Successful formerly incarcerated citizens, probation/parole officers, and juvenile and adult justice system officials share a stage to discuss criminal justice reform.
New York Times Bestselling Author of COOKED and formerly incarcerated person, Chef Jeff Henderson, will moderate an in-depth, provocative, and informative conversation on hot topic issues that impact the formerly incarcerated population. More than 650,000 system-impacted citizens return to their communities each year and face a laundry list of barriers that hinder full integration back into society. A wide range of topics will be discussed, including but not limited to:
Panelists will talk through these issues and collectively identify some solutions for how the courts, probation and parole, and community service providers can help breakdown many of barriers facing returning citizens. The panelists include:
From overcoming adversity to identifying one's personal talents while serving a decade in federal prison, Jeff reveals his hard-knock yet transformative life lessons and the secrets to rising above and realizing your potential. His dynamic and engaging presentations help audiences discover their hidden business aptitudes, make life-changing decisions, and gain a new foothold on the ladder to success despite having a criminal record.
Topeka K. Sam is the Founder and Executive Director of The Ladies of Hope Ministries — The LOHM — whose mission is to help disenfranchised and marginalized women and girls transition back into society through spiritual empowerment, education, entrepreneurship, and advocacy. She is also the founder of HOPE HOUSE NYC – a safe housing space for women and girls. Topeka serves on the board of directors for Grassroots Leadership and Operation Restoration.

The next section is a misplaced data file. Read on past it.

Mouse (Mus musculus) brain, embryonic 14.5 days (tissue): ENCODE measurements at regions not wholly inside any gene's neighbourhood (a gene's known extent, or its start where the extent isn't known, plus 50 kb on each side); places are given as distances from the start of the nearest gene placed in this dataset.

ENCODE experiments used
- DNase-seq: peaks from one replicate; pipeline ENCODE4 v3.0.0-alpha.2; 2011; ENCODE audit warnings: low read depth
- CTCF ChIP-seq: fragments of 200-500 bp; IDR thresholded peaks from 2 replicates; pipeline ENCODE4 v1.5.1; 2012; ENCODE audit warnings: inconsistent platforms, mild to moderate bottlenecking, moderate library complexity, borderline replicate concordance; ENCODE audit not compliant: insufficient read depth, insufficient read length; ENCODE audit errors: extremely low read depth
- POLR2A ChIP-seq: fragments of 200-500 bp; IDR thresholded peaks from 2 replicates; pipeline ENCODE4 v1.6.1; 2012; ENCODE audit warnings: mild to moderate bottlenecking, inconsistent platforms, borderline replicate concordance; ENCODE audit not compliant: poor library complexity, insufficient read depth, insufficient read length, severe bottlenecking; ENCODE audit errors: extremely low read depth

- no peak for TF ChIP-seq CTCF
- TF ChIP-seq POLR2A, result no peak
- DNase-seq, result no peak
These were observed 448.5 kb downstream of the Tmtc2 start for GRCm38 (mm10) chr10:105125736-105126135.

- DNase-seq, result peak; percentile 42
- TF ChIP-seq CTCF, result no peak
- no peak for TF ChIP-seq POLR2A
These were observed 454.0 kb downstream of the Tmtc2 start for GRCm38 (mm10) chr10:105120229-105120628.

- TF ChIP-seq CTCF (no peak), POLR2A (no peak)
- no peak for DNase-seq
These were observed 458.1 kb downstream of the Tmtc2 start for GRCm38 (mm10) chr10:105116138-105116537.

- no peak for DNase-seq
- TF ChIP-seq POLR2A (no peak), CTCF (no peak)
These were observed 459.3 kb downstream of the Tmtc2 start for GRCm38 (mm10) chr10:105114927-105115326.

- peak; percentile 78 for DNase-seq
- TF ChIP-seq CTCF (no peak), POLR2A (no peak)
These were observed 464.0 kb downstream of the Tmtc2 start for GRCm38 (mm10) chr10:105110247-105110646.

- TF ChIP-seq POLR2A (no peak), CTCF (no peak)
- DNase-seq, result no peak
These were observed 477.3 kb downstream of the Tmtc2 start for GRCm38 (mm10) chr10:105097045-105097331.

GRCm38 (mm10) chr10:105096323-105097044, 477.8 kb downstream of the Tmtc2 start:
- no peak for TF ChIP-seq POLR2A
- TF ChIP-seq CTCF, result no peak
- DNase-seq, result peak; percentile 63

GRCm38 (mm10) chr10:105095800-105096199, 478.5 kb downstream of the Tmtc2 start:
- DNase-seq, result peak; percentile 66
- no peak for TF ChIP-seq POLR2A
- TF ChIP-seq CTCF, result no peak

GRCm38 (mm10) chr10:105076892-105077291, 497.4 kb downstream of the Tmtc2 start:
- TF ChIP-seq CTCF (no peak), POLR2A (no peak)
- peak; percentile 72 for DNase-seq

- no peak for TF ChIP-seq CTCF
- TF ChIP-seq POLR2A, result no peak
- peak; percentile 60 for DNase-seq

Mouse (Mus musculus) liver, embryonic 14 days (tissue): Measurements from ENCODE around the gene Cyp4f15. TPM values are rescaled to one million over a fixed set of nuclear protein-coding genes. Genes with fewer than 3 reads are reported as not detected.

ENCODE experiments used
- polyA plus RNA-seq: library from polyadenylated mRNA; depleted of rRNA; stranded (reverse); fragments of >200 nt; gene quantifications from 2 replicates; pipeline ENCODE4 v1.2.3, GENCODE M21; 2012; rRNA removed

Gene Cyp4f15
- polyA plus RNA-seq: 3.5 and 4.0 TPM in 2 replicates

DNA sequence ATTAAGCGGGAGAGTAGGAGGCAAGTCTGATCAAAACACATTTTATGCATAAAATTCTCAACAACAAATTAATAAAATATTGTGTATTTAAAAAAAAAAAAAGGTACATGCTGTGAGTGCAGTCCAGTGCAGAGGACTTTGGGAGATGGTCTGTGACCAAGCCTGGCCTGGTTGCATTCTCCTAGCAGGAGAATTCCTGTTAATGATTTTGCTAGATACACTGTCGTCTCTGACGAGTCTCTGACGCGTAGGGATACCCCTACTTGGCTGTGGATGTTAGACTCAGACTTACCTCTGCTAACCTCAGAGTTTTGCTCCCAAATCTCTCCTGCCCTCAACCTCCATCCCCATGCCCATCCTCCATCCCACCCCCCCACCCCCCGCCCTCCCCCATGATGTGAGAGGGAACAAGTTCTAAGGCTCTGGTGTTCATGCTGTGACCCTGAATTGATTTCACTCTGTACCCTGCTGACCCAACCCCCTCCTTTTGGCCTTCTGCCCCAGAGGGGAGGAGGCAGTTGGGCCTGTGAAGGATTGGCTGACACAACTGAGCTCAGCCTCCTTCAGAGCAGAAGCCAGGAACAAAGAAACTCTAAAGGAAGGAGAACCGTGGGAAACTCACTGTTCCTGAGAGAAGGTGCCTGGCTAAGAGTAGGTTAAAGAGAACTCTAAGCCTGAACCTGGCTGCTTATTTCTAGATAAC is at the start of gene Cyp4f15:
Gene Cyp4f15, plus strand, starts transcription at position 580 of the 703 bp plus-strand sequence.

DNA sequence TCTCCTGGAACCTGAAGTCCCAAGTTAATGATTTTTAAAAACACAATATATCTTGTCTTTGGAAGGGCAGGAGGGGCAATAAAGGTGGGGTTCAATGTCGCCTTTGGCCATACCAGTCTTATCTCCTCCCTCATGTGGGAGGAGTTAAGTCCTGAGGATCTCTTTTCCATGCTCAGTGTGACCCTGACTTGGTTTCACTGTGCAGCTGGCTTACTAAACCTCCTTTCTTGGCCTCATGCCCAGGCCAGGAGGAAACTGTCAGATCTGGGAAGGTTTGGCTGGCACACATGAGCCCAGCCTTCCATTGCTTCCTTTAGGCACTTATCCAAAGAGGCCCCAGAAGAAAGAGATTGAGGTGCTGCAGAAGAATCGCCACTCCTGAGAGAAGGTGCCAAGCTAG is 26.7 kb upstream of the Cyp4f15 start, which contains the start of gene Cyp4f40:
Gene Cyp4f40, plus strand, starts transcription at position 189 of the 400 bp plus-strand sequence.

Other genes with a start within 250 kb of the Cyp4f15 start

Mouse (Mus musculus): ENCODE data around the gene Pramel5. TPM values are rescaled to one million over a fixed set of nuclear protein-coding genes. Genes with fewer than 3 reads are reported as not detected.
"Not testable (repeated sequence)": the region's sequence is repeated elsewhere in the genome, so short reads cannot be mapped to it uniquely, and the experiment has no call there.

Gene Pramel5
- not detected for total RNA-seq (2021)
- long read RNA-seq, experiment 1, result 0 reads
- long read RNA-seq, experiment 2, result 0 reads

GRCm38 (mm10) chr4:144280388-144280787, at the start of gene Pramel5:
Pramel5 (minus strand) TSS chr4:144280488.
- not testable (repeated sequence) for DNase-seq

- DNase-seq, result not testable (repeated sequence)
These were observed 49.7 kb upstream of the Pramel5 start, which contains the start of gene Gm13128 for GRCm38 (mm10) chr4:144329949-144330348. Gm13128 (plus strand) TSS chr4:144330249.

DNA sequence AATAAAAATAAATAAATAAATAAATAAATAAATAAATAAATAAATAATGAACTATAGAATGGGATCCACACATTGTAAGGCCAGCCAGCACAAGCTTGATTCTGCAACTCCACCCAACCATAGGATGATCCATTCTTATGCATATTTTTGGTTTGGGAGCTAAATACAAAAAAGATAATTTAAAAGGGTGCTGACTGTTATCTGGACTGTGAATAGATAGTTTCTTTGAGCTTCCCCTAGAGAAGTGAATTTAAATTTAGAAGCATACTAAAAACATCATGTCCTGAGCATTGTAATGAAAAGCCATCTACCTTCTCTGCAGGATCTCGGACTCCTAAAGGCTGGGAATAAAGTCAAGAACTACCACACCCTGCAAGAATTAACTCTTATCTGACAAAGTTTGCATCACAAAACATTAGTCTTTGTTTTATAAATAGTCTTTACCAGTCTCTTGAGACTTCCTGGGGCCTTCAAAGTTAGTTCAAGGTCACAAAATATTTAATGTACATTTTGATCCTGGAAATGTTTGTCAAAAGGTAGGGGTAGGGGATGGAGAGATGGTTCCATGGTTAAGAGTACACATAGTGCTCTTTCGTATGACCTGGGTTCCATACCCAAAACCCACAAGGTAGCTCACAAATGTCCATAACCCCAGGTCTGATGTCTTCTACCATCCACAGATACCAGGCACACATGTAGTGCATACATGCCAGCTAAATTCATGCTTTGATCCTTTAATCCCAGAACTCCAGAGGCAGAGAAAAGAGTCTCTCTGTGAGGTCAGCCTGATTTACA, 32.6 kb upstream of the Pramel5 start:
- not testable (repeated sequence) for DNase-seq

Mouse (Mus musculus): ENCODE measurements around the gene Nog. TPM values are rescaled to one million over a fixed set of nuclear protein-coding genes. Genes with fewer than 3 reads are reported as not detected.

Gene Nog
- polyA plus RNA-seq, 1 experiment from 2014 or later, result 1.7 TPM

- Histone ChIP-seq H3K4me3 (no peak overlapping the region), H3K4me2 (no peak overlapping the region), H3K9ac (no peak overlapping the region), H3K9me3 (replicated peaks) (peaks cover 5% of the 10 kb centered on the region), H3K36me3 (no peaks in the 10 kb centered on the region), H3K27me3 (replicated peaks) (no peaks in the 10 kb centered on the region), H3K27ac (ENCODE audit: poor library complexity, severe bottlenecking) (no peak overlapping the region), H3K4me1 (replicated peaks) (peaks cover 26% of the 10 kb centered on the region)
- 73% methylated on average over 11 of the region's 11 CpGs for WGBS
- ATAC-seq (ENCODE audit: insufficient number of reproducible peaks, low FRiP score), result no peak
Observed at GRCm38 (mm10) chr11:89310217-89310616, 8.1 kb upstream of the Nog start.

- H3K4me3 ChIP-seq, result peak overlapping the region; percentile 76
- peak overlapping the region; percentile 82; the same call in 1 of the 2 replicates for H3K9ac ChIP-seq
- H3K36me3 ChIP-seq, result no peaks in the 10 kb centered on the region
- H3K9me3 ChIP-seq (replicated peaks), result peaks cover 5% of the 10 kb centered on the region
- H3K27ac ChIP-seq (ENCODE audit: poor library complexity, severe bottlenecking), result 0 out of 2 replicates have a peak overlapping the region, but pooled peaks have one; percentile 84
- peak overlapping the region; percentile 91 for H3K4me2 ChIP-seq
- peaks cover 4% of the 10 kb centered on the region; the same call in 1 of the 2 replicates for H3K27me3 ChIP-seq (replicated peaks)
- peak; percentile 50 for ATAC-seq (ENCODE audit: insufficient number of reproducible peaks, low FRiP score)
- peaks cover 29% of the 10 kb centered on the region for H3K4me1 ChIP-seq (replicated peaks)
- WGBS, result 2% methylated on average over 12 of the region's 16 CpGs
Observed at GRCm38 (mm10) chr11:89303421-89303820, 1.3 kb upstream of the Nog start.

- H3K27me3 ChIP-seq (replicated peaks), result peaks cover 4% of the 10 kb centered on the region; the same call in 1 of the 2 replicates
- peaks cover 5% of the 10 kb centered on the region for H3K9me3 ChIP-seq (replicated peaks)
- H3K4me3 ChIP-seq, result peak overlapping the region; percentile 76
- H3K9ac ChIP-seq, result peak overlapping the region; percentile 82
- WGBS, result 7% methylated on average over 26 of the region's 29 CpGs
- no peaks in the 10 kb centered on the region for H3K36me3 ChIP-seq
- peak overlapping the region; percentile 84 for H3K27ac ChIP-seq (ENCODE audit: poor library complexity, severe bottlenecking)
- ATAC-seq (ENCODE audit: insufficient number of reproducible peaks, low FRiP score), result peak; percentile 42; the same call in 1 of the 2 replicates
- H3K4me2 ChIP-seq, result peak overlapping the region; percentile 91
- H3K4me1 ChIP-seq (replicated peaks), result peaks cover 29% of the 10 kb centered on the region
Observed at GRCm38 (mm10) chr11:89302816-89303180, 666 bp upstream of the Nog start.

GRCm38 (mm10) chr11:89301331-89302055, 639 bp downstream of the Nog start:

Mr. Huffman is a formerly incarcerated man who served roughly five years in the Louisiana Department of Corrections. While incarcerated, he was allowed to live in a dormitory with ten deaf men, where he took an interest in learning American Sign Language to communicate with a group of individuals who seemed isolated and lived in a prison within a prison. Scott witnessed a disconnect between the deaf men and prison staff, opportunities for programming, and religious services. It was then he set out to become an advocate for that underserved population.
After serving 13 years and nine months in prison for armed robbery, Patrick knows first-hand what is needed when trying to start your life over. With low self-esteem, he had to beg and borrow clothing and shoes just to be seen as normal. Patrick is one of the leading reentry experts in the city of New Orleans.
Judge Cook-Calvin believes in taking a holistic approach to justice, where perpetrators will receive proper treatment and education while serving their sentences, so that they may be more productive citizens once released back into society. Judge Cook-Calvin also continues to give back to the community by going into local schools speaking to our kids through the Judges in the Classroom program, and volunteering in Know Your Rights trainings.
Chief Ramirez leads the U.S. Probation Department in the Eastern District of Louisiana. A longtime federal probation employee, she began her service in Texas. In addition to her responsibilities as a probation employee she was quite "community caring."" In Colorado she was an adjunct criminal justice instructor, served on the Criminal Justice Department Advisory Board, mentor at Denver Kids, and was on a team of distinguished criminal justice professionals committed to educating and advocating for at-risk youth. Also, here time is California included participating in San Francisco's Project Homeless Connect where wrap-around services are provided to the Bay Area Community.